Hi Friends and Family,
We hope all are happy and healthy and for those that haven’t been well, we hope you are recovering. Our prayers are always with you.
As we continued our adventure in Alaska, we had a number of short stops. The campground we stayed at in Tok is worth mentioning. At Sourdough Campground each night they have a pancake toss. The point of the game is to toss a pancake and get it into a bucket. Though it sounds silly, it was a lot of fun. Each camper has three chances. If you get it in, you receive a tiny pancake which can then be turned in for free breakfast! Kenny, Mark, and I lost, but Susan got one in. They have a great breakfast, a place to wash your RV and it is a welcoming campground to stay in if you are in or near Tok.
In Seward, we only stayed for two nights. In the area, there are a number of glaciers that are accessible from the road. With only one full day there,we chose to do a day hike at Kenai Fjords National Park. When we arrived we joined a Park Service Ranger group. The interpretive Ranger led us up to the mouth of Exit Glacier where you can see the blue ice and hear and see the raging water coming from the glacier.
We next ventured to Homer Spit which is located on the southwest tip of the Kenai Peninsula. Reaching almost five miles into Kachemak Bay, it is the longest road in the entire world that extends into the ocean. Seeing the Tsunami sirens and realizing how susceptible Homer is to storm surges, being on the Spit is a bit unnerving.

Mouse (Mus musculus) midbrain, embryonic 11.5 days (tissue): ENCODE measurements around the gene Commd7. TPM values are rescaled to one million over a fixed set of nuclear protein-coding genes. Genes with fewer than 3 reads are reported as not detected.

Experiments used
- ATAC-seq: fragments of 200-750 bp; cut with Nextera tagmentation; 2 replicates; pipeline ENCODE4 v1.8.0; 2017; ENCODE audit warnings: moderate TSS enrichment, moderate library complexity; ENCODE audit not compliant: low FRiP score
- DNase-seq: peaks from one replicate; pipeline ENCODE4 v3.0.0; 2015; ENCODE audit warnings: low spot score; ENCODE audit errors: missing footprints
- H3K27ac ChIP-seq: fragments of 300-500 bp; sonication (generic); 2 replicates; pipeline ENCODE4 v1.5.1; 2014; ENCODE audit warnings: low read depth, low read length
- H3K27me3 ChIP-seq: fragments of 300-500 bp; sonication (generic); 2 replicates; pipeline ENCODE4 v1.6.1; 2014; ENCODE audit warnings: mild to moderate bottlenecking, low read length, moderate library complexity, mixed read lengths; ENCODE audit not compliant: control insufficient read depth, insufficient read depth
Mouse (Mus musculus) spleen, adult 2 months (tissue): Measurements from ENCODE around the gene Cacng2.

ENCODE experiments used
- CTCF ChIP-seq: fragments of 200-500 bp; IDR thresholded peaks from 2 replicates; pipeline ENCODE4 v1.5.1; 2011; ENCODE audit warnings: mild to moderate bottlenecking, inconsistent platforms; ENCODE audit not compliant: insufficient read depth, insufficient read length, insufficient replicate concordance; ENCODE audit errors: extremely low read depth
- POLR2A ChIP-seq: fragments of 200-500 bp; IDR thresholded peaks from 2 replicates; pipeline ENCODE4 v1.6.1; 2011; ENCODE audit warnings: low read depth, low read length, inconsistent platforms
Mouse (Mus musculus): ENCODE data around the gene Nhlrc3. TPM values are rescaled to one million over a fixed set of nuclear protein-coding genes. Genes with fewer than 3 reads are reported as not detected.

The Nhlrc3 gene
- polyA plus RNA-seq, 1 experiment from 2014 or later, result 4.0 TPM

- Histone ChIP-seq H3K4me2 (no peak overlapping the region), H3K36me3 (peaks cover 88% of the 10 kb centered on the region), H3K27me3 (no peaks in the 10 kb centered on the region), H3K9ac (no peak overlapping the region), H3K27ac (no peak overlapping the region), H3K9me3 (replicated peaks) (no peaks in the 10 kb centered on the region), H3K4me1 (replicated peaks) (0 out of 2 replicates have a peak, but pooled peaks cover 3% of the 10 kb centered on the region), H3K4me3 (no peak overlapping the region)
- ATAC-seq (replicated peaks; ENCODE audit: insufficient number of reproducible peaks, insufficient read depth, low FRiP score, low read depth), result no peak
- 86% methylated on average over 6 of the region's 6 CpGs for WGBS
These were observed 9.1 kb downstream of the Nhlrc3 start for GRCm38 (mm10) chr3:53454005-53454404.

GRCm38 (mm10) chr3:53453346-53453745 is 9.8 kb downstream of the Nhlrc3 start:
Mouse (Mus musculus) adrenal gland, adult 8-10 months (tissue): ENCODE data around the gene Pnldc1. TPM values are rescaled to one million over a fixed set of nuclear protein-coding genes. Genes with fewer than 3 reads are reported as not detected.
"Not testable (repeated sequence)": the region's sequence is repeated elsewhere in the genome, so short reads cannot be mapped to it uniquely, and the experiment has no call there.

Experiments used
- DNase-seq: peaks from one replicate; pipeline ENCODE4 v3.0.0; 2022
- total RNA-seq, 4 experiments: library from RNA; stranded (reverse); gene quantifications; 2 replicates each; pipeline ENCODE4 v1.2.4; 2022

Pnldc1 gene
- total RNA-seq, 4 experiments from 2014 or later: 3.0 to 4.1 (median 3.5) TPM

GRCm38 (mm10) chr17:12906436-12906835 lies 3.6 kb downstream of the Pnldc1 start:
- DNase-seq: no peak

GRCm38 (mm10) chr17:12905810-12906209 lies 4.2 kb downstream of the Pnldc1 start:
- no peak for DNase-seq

Although the area is small, there is much to see and do. Their Visitors Center is well worth a stop. Behind the Center are some walking trails and this area is great for eagle watching. Of course, we had to make a showing at the Salty Dawg Saloon for a beer! This saloon is extremely popular and a great place for people to gather. Visitors from all over the world sign and date their dollars then attach them to the wall or ceiling. Monies are later donated to charities.
Cleaning the catch
Susan had her heart set on a fishing trip. Be aware that there are rules regarding fishing for salmon or halibut. Some days you may only catch and release halibut/salmon. Susan caught a halibut but couldn’t keep it because it was the wrong day!
Catch of the day – NOT Susan’s boat, NOT on Susan’s day
Watching the fishing boats come in with their catch of the day was a lot of fun, gift shops were hopping, a bubble making station is available to the public, and there are several nice restaurants to choose from.
As mentioned, in our last blog, we headed back to Anchorage from Homer. After seeing the doctor there, we were starting to head out of Alaska. We stayed a couple of nights in Glen Allen from which we took a day trip to Valdez which is located in Prince William Sound. Both the journey and destination provided lots of photo opportunities. Traveling, we saw a number of glistening waterfalls and glaciers.